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Reflections: Jazz Regents were a Flin Flon phenomenon

We’ve all heard the expression, “Where did the time go?” Perhaps a few Flin Flonners can stretch their memories back 60 years (yikes!) to 1956.

We’ve all heard the expression, “Where did the time go?” Perhaps a few Flin Flonners can stretch their memories back 60 years (yikes!) to 1956.

It was in the spring of 1956 that a group of Flin Flon lads got together to form a musical aggregation, immodestly named themselves The Jazz Regents and began a three-year journey of playing for concerts and dances in Flin Flon as well as gigs “on the road” in Cranberry Portage, The Pas and Lynn Lake.

The origins of the Regents were rather a haphazard affair that came to fruition through the support of Bob Osborne, who was teaching at Hapnot Collegiate and directing the newly formed school orchestra.

He provided Dennis Rusinak with a number of dance band music books that he had used during his days as a dance band musician. From there it was a matter of gathering up a handful of “players” and, well, the rest is history.

The original grouping of teenage musicians was comprised of Dennis Rusinak (tenor sax and accordion), Brian Kenny (piano), George Young (trumpet), Stuart Bexton (clarinet), Joe Greenberg (alto sax) and Norman Crerar (drums). Crerar had to opt out due to his participation in the Trout Festival Canoe Derby, so Vince Dodds took over his drumming duties.

First gig

The Regents’ first official gig was during the Trout Festival when they played the free stage at The Rink (Whitney Forum). They went on to play for dances at the Jubilee Hall, the then-new Community Hall, the Lobstick Club and various church and school auditoriums throughout Flin Flon and area.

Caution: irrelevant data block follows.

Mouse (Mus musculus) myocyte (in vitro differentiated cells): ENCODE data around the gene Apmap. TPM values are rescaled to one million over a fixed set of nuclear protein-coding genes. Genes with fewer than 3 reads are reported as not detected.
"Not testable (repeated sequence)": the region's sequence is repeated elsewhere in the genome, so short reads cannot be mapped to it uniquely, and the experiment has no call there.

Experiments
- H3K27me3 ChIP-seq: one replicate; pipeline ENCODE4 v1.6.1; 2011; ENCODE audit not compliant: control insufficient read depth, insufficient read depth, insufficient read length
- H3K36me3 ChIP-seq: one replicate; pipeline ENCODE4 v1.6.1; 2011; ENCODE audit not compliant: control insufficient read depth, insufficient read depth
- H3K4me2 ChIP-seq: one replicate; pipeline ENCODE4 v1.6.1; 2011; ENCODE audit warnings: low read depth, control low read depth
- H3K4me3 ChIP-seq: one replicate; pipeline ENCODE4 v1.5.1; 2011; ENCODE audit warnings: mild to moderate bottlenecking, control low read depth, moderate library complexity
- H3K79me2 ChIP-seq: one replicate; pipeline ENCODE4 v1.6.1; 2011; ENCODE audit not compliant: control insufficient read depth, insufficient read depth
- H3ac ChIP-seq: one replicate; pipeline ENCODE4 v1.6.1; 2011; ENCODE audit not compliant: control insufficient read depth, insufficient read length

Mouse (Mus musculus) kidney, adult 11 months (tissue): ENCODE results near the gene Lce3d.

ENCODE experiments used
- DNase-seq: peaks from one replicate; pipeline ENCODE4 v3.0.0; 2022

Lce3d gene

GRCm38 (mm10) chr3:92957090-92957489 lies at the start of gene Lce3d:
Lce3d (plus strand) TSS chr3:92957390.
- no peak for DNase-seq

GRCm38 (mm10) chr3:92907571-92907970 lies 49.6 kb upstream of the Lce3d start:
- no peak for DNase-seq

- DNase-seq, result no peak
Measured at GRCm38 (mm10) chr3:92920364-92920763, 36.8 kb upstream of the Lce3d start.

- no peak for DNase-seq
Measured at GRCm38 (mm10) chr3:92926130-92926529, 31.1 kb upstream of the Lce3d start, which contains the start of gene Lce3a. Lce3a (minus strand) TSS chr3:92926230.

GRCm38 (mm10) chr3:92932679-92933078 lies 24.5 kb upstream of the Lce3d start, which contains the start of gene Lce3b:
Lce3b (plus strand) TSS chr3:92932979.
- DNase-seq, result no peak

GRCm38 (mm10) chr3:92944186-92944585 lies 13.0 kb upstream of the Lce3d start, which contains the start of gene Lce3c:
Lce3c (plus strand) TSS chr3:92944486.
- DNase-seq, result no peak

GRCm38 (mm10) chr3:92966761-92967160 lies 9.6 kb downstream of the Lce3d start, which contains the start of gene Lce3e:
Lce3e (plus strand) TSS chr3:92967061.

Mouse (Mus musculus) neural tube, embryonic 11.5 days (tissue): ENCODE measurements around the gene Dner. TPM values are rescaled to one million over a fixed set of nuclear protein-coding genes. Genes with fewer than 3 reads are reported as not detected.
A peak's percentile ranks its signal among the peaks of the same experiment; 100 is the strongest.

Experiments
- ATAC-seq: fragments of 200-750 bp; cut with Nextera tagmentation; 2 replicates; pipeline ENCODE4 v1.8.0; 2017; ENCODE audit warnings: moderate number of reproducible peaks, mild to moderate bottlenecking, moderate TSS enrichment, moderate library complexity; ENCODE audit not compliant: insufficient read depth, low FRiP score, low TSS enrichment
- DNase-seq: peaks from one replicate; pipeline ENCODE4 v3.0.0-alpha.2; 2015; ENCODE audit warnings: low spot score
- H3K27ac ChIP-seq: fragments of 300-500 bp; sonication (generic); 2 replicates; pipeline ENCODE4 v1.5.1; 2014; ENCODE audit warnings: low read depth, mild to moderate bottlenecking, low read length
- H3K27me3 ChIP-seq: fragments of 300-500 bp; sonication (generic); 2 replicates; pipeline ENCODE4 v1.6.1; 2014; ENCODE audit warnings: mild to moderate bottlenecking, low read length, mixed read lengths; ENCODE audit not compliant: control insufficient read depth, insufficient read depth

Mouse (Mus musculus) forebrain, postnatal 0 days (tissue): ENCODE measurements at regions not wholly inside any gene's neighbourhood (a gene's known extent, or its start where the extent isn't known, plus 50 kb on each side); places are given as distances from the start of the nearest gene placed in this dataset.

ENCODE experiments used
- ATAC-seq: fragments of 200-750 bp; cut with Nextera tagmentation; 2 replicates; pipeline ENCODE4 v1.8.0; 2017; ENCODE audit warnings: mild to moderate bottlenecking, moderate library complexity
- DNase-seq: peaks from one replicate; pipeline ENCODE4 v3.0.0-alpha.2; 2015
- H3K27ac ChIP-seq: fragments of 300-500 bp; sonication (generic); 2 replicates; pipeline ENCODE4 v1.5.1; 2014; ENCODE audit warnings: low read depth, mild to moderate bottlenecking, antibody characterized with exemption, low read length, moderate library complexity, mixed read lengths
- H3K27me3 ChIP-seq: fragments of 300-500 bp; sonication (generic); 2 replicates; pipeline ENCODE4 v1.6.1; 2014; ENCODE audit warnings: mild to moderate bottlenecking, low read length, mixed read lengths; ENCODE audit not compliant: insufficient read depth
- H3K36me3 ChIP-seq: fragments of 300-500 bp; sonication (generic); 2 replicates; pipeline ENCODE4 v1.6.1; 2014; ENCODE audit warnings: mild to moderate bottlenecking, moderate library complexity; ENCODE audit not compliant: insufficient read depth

It serves recorded history well to note that The Jazz Regents were the first dance band to play the new Community Hall stage! The Regents were also the favoured live band for the Teen Canteen gigs at the Jubilee Hall, where they supplanted the usual recorded rock-and-roll music offerings of the day.

The Regents’ first paying gig was for a community dance at the Cranberry Portage Hall. Five musicians played for four hours for the sum of $20. Not $20 each, but in total! Do the math! That’s $4 per player. $1 per hour. But it was a gig and the band was well received. The Jazz Regents had “turned professional”!

The Regents soon added guitarist Ian (Bones) MacDougal. Dean MacDonald took over on trumpet when George Young left the band in its final year. And The Regents had a band vocalist in the charming presence of Natalia Dobrohorsky, who sang at some of the Jubilee Hall and school gigs.

The Jazz Regents were a Flin Flon phenomenon. They presented themselves as professionals much to the amazement of the parents of the day who suspected that all teenagers were hell-bound to be delinquents.

Sixty years! Wow, the sands of time have shifted on their way to the bottom of the hourglass. Yet the memories linger on. Memories of great times on the bandstand, great camaraderie – and most importantly, lasting friendships. 

As they say in the mines, it was a blast!

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